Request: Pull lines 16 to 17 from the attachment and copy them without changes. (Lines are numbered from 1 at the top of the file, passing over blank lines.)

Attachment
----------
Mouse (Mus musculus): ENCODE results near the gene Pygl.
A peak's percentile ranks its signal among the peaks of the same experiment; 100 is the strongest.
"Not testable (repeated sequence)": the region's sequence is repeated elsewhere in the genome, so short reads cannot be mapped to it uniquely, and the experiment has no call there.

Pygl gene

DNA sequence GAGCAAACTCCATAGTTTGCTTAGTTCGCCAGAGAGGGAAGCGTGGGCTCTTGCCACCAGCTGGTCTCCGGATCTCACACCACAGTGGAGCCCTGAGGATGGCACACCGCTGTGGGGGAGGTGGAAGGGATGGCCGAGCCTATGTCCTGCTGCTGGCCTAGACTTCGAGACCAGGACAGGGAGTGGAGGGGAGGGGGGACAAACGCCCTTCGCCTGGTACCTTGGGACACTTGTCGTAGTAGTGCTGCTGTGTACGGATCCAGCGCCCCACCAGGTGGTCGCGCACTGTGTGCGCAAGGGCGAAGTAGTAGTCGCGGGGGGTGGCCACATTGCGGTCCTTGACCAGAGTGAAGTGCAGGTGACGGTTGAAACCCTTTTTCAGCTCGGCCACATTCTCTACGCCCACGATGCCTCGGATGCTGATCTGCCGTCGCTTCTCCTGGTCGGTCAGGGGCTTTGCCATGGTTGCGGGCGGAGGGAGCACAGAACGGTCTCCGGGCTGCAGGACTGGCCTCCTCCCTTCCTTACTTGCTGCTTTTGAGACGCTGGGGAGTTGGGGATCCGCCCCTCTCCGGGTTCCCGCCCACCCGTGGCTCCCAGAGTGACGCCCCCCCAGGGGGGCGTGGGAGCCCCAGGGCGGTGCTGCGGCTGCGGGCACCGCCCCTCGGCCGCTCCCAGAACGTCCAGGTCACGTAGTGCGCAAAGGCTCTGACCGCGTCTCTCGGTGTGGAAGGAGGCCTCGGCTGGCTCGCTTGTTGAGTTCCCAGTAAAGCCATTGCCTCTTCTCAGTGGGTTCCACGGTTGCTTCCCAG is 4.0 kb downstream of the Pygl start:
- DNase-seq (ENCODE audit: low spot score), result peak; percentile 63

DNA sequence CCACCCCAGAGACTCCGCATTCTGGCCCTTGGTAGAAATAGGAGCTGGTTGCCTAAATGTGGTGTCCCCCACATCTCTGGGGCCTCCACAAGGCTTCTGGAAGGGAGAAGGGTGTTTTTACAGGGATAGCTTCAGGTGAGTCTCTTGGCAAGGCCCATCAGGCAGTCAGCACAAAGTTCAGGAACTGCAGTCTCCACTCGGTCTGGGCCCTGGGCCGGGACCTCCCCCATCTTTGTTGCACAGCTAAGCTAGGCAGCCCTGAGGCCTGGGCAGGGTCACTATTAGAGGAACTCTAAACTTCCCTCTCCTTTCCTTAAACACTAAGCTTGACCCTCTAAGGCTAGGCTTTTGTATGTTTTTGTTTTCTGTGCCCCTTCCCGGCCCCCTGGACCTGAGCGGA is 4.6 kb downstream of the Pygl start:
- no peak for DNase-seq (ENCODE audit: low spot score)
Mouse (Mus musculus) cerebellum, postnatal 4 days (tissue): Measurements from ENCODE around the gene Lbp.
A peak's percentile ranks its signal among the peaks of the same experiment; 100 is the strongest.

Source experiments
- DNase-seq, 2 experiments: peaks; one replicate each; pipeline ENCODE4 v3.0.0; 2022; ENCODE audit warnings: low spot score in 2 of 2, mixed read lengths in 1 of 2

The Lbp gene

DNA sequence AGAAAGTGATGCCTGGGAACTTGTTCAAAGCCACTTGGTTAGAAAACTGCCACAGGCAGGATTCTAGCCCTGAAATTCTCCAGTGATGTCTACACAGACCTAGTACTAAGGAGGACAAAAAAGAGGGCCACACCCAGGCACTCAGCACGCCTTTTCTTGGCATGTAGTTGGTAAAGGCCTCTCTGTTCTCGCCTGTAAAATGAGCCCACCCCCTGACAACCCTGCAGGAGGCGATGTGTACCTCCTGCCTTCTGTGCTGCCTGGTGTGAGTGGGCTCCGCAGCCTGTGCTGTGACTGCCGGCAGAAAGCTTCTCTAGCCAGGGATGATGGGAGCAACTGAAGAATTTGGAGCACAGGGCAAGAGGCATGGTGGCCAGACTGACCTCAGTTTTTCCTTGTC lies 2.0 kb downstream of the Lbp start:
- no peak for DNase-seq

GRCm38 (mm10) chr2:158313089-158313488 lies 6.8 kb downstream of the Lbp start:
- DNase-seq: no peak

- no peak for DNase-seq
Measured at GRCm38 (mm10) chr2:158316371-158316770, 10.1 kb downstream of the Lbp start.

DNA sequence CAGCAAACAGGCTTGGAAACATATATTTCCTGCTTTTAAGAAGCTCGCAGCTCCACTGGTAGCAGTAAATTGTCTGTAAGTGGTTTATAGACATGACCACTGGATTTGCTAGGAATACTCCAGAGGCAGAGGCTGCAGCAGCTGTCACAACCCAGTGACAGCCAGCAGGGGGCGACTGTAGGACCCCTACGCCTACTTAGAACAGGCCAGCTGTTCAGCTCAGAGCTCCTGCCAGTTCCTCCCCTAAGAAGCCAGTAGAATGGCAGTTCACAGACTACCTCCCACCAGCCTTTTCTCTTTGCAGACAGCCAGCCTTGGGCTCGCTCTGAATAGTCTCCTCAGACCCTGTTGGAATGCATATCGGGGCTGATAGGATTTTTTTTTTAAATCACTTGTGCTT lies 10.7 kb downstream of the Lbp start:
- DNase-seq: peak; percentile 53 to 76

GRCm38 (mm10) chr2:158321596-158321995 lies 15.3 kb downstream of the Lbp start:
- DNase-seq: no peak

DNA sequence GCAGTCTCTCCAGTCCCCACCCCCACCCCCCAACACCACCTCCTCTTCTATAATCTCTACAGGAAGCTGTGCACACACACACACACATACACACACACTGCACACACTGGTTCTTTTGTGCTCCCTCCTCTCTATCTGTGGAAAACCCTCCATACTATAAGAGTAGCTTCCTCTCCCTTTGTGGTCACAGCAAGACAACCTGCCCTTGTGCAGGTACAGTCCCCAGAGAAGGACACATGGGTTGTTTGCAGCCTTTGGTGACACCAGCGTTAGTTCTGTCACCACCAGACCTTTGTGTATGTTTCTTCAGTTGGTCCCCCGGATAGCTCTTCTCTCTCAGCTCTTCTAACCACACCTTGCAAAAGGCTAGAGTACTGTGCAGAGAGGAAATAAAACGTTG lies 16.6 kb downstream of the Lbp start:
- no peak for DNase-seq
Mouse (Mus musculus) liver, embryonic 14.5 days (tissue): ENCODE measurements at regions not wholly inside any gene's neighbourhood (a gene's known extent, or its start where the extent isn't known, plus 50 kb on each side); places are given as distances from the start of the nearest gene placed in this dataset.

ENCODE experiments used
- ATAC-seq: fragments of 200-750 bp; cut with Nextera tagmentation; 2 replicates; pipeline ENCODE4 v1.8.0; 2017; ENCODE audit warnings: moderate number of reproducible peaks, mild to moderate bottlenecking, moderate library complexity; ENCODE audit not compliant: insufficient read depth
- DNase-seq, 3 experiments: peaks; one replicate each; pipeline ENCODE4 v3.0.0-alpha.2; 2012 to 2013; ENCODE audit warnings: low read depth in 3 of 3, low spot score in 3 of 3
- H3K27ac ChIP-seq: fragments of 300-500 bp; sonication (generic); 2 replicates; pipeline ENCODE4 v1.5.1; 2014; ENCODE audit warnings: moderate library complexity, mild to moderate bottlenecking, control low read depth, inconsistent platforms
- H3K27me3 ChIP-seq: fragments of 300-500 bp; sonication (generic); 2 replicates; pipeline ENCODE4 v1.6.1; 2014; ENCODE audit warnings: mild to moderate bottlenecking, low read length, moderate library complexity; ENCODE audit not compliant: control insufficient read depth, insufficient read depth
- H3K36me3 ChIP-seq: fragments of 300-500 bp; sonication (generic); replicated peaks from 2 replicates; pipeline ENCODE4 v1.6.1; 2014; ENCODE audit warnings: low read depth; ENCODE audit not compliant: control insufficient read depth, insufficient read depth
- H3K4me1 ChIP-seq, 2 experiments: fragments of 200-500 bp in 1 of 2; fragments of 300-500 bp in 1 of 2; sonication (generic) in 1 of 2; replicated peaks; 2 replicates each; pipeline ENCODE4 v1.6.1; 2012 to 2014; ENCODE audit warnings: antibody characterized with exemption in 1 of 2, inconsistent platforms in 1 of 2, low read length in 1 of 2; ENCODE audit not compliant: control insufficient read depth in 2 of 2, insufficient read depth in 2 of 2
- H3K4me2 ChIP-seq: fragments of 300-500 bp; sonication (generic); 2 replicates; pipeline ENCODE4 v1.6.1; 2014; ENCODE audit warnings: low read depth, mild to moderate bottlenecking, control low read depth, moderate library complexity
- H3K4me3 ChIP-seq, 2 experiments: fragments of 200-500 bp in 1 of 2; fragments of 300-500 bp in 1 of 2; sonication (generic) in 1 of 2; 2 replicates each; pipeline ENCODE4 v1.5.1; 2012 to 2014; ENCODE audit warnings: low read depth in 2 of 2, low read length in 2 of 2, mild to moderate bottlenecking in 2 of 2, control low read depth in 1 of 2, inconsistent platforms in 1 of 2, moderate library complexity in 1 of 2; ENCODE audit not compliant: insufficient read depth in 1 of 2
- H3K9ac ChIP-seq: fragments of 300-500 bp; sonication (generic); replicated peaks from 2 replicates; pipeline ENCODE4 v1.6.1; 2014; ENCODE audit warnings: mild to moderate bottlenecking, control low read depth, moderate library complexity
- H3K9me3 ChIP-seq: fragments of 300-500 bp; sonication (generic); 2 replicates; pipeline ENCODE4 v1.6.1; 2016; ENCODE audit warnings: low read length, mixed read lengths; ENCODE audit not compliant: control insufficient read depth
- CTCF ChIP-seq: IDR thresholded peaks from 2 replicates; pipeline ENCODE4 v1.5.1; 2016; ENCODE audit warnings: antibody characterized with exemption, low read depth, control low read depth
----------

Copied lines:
GRCm38 (mm10) chr2:158313089-158313488 lies 6.8 kb downstream of the Lbp start:
- DNase-seq: no peak